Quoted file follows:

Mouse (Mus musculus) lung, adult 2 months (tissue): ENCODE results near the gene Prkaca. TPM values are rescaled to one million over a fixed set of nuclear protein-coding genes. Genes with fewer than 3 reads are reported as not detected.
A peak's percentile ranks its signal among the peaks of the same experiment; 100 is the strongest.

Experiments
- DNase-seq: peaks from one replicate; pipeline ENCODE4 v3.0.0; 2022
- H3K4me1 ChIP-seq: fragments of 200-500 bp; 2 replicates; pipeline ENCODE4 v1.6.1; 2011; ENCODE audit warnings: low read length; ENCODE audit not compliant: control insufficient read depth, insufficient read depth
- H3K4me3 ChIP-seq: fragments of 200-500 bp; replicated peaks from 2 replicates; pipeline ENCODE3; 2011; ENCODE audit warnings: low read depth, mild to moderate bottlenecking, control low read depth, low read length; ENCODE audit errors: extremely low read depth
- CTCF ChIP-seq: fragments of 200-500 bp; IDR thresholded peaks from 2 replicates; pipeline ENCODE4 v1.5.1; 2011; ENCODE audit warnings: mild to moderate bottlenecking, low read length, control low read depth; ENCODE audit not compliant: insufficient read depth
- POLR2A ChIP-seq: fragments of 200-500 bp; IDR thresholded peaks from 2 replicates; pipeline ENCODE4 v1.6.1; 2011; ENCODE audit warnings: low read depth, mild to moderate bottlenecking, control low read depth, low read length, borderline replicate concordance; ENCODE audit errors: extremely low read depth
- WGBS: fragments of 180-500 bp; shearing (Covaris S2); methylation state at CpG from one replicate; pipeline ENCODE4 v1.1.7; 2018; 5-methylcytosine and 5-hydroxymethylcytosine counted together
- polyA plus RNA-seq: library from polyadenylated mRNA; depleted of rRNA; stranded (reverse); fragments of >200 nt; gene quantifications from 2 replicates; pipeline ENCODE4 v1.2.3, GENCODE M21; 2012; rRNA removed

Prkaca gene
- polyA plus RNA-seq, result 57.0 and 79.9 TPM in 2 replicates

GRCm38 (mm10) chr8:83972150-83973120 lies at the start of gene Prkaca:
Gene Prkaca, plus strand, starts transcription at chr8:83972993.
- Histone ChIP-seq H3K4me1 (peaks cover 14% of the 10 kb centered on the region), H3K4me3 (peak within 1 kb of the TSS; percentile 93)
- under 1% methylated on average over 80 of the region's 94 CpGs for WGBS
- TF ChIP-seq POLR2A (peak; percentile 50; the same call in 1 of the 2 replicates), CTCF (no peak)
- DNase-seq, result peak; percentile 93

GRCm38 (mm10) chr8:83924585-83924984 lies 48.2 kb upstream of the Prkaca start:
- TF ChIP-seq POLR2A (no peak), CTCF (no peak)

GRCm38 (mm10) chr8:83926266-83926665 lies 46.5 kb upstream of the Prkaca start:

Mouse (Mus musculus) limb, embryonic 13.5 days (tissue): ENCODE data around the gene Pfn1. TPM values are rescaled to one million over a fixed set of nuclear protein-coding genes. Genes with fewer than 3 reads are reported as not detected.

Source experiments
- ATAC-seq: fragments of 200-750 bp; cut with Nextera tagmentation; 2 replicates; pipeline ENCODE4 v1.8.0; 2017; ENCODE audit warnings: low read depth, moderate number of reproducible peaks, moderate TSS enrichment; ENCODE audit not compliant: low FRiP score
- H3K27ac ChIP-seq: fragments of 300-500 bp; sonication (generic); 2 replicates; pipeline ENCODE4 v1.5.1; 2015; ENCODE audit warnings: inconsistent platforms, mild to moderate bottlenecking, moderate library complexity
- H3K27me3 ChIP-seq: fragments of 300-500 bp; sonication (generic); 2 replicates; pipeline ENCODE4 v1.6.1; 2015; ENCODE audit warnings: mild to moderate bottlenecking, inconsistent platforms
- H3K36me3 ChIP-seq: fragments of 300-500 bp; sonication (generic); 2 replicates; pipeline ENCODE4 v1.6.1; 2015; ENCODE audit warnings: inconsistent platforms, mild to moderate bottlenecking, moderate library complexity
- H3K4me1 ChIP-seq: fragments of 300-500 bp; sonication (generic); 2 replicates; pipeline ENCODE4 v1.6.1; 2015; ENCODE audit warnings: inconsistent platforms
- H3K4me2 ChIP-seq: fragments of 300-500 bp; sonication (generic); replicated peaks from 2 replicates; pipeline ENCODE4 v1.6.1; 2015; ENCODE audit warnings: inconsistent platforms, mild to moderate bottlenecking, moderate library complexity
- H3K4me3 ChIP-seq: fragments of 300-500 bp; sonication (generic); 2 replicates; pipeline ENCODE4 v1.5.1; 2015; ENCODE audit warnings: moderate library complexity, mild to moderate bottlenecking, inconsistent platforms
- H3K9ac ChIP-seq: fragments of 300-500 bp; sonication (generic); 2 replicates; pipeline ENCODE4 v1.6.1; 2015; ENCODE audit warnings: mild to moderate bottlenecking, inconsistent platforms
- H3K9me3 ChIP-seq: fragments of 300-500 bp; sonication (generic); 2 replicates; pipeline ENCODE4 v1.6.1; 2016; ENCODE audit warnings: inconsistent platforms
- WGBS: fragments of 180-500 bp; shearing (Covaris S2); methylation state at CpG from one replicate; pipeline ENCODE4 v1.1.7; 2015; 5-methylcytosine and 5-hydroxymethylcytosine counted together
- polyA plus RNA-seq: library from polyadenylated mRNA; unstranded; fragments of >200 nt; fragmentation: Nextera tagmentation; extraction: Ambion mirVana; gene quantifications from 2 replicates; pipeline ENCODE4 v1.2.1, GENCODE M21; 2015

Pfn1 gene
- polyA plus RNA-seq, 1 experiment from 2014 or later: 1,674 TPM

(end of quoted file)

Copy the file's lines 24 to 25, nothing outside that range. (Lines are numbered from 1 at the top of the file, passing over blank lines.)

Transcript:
- ATAC-seq: fragments of 200-750 bp; cut with Nextera tagmentation; 2 replicates; pipeline ENCODE4 v1.8.0; 2017; ENCODE audit warnings: low read depth, moderate number of reproducible peaks, moderate TSS enrichment; ENCODE audit not compliant: low FRiP score
- H3K27ac ChIP-seq: fragments of 300-500 bp; sonication (generic); 2 replicates; pipeline ENCODE4 v1.5.1; 2015; ENCODE audit warnings: inconsistent platforms, mild to moderate bottlenecking, moderate library complexity